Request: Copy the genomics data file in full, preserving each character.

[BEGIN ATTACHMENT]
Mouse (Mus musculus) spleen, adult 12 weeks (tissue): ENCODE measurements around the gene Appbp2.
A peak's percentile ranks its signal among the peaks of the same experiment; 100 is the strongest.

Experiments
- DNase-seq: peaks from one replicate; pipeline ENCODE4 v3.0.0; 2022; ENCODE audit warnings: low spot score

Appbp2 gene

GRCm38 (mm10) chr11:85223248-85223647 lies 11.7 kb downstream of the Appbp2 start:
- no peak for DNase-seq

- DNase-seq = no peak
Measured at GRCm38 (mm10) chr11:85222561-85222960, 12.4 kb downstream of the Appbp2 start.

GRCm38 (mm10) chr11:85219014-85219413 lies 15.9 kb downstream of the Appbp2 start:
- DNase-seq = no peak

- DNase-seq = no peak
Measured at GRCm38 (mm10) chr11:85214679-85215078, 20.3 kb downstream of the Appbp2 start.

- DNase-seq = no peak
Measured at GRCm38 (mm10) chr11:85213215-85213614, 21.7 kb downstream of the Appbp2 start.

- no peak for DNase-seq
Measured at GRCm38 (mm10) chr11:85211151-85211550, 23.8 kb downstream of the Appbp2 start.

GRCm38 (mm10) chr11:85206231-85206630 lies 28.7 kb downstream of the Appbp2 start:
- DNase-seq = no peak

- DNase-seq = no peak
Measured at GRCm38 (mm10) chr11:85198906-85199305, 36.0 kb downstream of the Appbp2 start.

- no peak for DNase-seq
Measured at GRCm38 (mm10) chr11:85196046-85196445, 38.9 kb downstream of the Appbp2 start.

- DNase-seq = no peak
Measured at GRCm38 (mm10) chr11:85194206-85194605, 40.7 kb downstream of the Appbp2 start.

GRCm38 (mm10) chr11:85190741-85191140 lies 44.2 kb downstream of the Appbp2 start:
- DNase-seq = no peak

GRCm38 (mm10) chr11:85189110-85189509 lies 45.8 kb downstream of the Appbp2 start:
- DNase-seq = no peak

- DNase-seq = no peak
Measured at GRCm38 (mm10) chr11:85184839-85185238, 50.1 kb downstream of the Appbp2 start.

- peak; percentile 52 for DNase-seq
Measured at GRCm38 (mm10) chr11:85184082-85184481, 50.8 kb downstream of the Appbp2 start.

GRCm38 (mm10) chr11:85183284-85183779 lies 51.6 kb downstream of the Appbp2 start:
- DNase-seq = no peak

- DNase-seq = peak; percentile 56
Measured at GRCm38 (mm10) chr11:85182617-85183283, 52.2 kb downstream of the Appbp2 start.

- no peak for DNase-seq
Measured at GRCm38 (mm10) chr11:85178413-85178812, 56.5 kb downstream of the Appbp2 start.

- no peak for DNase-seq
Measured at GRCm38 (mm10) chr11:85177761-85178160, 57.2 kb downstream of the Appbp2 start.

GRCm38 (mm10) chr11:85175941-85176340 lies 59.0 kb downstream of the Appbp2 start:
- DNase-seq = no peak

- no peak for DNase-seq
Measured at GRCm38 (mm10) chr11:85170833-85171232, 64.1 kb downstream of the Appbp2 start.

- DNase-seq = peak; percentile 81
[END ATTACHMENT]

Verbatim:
Mouse (Mus musculus) spleen, adult 12 weeks (tissue): ENCODE measurements around the gene Appbp2.
A peak's percentile ranks its signal among the peaks of the same experiment; 100 is the strongest.

Experiments
- DNase-seq: peaks from one replicate; pipeline ENCODE4 v3.0.0; 2022; ENCODE audit warnings: low spot score

Appbp2 gene

GRCm38 (mm10) chr11:85223248-85223647 lies 11.7 kb downstream of the Appbp2 start:
- no peak for DNase-seq

- DNase-seq = no peak
Measured at GRCm38 (mm10) chr11:85222561-85222960, 12.4 kb downstream of the Appbp2 start.

GRCm38 (mm10) chr11:85219014-85219413 lies 15.9 kb downstream of the Appbp2 start:
- DNase-seq = no peak

- DNase-seq = no peak
Measured at GRCm38 (mm10) chr11:85214679-85215078, 20.3 kb downstream of the Appbp2 start.

- DNase-seq = no peak
Measured at GRCm38 (mm10) chr11:85213215-85213614, 21.7 kb downstream of the Appbp2 start.

- no peak for DNase-seq
Measured at GRCm38 (mm10) chr11:85211151-85211550, 23.8 kb downstream of the Appbp2 start.

GRCm38 (mm10) chr11:85206231-85206630 lies 28.7 kb downstream of the Appbp2 start:
- DNase-seq = no peak

- DNase-seq = no peak
Measured at GRCm38 (mm10) chr11:85198906-85199305, 36.0 kb downstream of the Appbp2 start.

- no peak for DNase-seq
Measured at GRCm38 (mm10) chr11:85196046-85196445, 38.9 kb downstream of the Appbp2 start.

- DNase-seq = no peak
Measured at GRCm38 (mm10) chr11:85194206-85194605, 40.7 kb downstream of the Appbp2 start.

GRCm38 (mm10) chr11:85190741-85191140 lies 44.2 kb downstream of the Appbp2 start:
- DNase-seq = no peak

GRCm38 (mm10) chr11:85189110-85189509 lies 45.8 kb downstream of the Appbp2 start:
- DNase-seq = no peak

- DNase-seq = no peak
Measured at GRCm38 (mm10) chr11:85184839-85185238, 50.1 kb downstream of the Appbp2 start.

- peak; percentile 52 for DNase-seq
Measured at GRCm38 (mm10) chr11:85184082-85184481, 50.8 kb downstream of the Appbp2 start.

GRCm38 (mm10) chr11:85183284-85183779 lies 51.6 kb downstream of the Appbp2 start:
- DNase-seq = no peak

- DNase-seq = peak; percentile 56
Measured at GRCm38 (mm10) chr11:85182617-85183283, 52.2 kb downstream of the Appbp2 start.

- no peak for DNase-seq
Measured at GRCm38 (mm10) chr11:85178413-85178812, 56.5 kb downstream of the Appbp2 start.

- no peak for DNase-seq
Measured at GRCm38 (mm10) chr11:85177761-85178160, 57.2 kb downstream of the Appbp2 start.

GRCm38 (mm10) chr11:85175941-85176340 lies 59.0 kb downstream of the Appbp2 start:
- DNase-seq = no peak

- no peak for DNase-seq
Measured at GRCm38 (mm10) chr11:85170833-85171232, 64.1 kb downstream of the Appbp2 start.

- DNase-seq = peak; percentile 81